Guntram B. Wolff via Caixin | One of the clear trends of 2015 was the rise of parties that radically challenge the consensus of traditional parties and their representatives. This trend is perhaps most visible in France and the United States but is also strong elsewhere. It will likely be a major force shaping European and global policies. A reflection on its causes is imperative to define the right policies for 2016. We should also ask what could it mean for China.
One of the main drivers of this political phenomenon is arguably an increasing sense of insecurity in large parts of the middle class. Many voters for the surging parties come from middle-class or working-class backgrounds. For example, support for Donald Trump is particularly large in the income group of less than US$ 40,000, followed by the income group earning up to US$ 75,000. And while the theory of “angry-white-man” voting for Trump may fall short of a full explanation of the changing voting behavior, it is undoubtedly true that these groups of society are under pressure to preserve their status and stay in good jobs.
Data published by the Pew Research Center shows that the American middle class is losing ground. The real income of the 60th percentile of a U.S. household has not changed since 2000. In France, the issue may be less one of income inequality, which has barely changed but rather a growing sense of job insecurity. And while long-term unemployment has “only” increased from 2.8 percent to 4.4 percent since 2008, the French unemployment rate has been above 7 percent for 30 years now. Youth unemployment is also stubbornly high in several European countries.
What is behind these pressures and what could they mean for China? One of the key issues to examine is the future of work. The share of labor income in national income has been falling in several advanced economies and most notably in the United States.
The root causes of this are subject to debate. Some argue that the decline is a result of technological change that results in loss of jobs through mechanization. Technological change undermines traditional business models through new sharing economy models. Trade integration, in turn, exposes the remaining workers to tough global competition. Political scientists have argued that there has been a shift in bargaining power toward capital. Others have highlighted that the lack of capital investment reduces the share of labor income by lowering productivity and thereby wages.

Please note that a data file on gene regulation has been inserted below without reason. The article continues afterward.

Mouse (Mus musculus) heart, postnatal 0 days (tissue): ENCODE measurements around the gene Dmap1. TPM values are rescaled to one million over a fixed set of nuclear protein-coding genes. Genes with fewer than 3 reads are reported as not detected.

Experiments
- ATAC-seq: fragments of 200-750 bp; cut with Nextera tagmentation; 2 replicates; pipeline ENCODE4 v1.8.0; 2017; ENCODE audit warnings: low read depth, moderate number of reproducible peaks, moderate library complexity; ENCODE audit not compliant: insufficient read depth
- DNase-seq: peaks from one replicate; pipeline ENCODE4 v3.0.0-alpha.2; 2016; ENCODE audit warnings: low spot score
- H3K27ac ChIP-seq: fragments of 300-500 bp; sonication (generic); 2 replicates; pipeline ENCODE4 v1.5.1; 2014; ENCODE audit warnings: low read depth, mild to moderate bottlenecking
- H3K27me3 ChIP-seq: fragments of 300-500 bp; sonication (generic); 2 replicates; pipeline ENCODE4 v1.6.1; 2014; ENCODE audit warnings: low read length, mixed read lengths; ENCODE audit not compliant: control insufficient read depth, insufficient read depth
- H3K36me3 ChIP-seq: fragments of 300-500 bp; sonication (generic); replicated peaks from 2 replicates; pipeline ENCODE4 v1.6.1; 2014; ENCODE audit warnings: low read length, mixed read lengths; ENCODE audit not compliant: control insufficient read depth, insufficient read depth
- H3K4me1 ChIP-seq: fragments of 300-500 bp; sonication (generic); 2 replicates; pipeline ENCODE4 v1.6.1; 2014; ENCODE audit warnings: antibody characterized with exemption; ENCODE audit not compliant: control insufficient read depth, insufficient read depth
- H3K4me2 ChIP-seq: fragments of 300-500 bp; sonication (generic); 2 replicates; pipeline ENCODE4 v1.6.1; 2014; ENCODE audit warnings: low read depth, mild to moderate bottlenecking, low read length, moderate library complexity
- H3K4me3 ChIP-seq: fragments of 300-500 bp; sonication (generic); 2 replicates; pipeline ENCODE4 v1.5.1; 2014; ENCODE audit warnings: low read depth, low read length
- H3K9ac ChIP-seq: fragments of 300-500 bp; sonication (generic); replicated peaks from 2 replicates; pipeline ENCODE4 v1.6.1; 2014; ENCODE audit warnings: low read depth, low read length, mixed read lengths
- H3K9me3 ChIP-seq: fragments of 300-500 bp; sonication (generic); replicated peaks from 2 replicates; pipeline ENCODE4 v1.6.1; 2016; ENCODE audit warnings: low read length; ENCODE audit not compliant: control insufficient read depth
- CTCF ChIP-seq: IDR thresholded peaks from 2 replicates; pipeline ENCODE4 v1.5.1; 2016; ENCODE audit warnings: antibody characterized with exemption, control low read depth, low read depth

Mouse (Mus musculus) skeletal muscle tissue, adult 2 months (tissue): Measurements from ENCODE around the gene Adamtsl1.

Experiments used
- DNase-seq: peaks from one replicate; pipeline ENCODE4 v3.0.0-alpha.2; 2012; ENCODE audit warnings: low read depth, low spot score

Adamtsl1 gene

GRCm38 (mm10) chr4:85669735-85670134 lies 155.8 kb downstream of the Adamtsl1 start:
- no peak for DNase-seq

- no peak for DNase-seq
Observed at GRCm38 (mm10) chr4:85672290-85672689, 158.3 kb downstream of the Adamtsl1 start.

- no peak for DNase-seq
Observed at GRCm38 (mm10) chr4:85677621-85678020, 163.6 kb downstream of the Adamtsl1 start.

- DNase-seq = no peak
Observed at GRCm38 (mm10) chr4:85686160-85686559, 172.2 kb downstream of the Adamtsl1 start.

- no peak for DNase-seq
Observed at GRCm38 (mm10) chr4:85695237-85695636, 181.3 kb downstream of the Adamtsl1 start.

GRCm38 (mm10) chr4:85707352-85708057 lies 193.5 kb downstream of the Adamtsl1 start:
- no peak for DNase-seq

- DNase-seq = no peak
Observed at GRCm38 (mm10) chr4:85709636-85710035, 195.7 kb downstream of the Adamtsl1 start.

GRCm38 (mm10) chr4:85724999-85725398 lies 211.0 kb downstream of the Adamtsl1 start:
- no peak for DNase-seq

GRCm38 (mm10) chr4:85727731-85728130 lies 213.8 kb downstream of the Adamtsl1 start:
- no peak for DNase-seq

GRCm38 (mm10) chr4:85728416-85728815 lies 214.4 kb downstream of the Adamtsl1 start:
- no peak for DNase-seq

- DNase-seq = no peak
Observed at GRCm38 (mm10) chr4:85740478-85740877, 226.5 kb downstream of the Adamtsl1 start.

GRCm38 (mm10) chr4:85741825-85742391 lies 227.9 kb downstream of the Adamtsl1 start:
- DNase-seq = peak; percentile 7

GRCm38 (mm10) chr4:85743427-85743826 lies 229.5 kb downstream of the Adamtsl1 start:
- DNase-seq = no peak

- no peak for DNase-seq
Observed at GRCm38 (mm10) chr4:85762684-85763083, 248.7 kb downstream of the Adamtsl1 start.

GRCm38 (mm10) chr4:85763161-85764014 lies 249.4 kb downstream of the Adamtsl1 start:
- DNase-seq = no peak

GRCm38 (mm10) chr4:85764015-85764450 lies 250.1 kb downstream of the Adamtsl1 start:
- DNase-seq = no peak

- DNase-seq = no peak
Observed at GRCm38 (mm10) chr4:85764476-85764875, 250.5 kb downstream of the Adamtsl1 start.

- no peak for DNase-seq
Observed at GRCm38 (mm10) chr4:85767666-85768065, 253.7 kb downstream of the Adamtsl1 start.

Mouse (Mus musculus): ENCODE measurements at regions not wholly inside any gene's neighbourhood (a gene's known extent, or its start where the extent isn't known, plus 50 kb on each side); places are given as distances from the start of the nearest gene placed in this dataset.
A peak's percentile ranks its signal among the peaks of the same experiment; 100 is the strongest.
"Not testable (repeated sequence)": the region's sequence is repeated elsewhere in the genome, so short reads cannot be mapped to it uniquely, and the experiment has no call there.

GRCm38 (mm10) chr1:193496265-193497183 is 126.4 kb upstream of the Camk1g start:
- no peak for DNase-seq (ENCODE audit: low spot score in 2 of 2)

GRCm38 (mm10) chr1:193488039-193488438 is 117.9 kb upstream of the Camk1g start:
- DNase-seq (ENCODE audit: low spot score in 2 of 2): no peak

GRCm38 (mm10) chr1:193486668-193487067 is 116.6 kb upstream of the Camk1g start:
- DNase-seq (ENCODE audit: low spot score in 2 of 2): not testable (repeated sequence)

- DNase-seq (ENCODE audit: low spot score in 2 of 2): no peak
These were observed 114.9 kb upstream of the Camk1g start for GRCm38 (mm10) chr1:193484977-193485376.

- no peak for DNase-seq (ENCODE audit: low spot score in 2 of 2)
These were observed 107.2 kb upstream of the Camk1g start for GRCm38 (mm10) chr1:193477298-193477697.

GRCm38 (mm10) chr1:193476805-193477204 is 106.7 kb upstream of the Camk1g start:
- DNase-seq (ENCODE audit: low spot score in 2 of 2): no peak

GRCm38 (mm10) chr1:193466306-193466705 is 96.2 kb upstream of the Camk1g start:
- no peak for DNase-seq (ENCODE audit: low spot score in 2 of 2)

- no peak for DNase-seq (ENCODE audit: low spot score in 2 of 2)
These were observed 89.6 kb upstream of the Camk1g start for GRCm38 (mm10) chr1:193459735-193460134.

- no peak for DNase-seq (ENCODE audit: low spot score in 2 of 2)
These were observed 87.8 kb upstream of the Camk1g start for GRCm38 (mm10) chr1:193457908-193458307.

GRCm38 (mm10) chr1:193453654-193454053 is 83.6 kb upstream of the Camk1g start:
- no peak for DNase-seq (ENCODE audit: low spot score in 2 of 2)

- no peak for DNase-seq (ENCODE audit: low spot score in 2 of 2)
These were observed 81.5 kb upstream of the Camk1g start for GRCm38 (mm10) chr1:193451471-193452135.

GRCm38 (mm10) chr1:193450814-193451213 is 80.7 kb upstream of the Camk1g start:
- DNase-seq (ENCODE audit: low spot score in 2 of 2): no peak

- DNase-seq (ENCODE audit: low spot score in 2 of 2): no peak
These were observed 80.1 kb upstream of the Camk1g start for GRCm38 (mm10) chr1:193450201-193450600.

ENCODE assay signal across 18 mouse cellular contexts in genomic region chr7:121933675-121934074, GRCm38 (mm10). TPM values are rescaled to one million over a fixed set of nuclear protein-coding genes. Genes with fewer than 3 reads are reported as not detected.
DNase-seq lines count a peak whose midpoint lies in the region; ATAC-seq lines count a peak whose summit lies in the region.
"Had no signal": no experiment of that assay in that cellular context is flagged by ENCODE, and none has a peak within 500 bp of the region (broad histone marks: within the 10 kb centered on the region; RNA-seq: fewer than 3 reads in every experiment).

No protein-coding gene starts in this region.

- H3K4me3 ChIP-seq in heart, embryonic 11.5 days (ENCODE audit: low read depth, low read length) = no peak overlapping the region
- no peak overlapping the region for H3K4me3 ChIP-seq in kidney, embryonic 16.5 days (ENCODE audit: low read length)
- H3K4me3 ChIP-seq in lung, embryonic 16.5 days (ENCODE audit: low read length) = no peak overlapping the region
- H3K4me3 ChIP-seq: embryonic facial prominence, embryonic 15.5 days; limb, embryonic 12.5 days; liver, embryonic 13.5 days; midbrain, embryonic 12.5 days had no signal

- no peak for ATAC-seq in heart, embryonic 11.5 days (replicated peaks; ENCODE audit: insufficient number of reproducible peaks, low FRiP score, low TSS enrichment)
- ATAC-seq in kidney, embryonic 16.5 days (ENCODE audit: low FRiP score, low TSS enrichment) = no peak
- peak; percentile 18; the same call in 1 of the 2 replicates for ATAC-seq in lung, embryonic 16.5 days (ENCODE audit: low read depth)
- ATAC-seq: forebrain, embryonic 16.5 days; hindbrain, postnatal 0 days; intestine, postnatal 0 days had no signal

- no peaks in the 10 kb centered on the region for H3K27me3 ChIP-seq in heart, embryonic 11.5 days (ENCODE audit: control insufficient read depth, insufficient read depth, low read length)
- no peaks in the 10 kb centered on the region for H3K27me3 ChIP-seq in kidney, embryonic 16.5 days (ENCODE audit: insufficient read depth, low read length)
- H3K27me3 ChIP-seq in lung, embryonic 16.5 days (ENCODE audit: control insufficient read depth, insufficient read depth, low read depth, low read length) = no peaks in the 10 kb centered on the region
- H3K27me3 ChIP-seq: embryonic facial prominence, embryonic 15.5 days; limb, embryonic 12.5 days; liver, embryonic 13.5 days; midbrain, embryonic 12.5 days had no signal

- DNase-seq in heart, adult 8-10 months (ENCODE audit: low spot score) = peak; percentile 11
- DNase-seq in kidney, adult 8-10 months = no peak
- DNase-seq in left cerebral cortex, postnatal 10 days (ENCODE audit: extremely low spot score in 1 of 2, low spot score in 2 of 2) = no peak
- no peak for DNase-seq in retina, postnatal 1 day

Irrespective of the reasons, a falling labor share raises important questions for the future of the European welfare state. The welfare state has shielded households somewhat from the impact of increasing inequality and the risks of unemployment. Yet, the welfare state is based on taxation of labor income. With an increasing share of income going to capital, its revenue sources are under pressure – while unemployment and financial crisis weigh on the spending side and erode revenues.
Simple answers to these complex questions will fail, contrary to the claims of the surging parties. For example, closing borders to trade will only make imported goods more expensive and undermine our ability to export. This would be a heavy burden on many companies in France and elsewhere, destroying jobs without bringing benefits. Migrants, in turn, are not only contributing daily to our economies but they are also net contributors to public finances and aging Europe certainly needs migrants to safeguard the welfare state that is under pressure from aging. Closing borders to any immigration would seriously undermine our economic performance.
But these simple answers by populists represent a real danger also for China. Already now, there is a strong sentiment that China’s integration in the global economy has destroyed many jobs in the West. Numerous voices call for laxer competition policy enforcement in Europe and new trade barriers to China and other emerging economies to protect jobs at home and prevent undue social dumping. Emerging economies should certainly embrace a communication strategy in which firms exporting to Europe or the United States do not benefit from undue subsidies. The more imports from emerging economies will be perceived to result from unfair competition and social dumping, the more ground populists will gain that promise easy answers such as new trade tariffs.
But of course, confronting populism is mainly a task for established parties. They should make clear that instead of easy protectionist answers that do not work, the European Union will need informed debates and forceful actions. The EU in particular needs to show that it can give answers and implement them effectively. If falling labor income is the result of a lack of capital, taxing investment would put further pressure on labor income. If, however, robots are taking our jobs, we will need to find ways to make sure that robots and their owners pay. Yet, taxing capital owners requires cooperation across countries in order to prevent companies from avoiding taxes. This is a clear example of how the EU could show its effectiveness.
The EU was conceived as a way to address our common problems in a more effective way. In trade, it was designed to not only remove internal tariffs, but be a global player that can define clear social and environmental standards on imported products. In terms of mobility, internal border controls were removed to improve lives, but the adequate external border controls and better internal security cooperation were not built up. And yes, monetary union was started with inadequate structures in place and remains in need of repair and growth. In 2016, traditional parties need to deliver on the issues identified by the populists with informed answers. China and other emerging economies should watch the developments carefully as they could have large implications for their own economies and also foreshadow future domestic developments.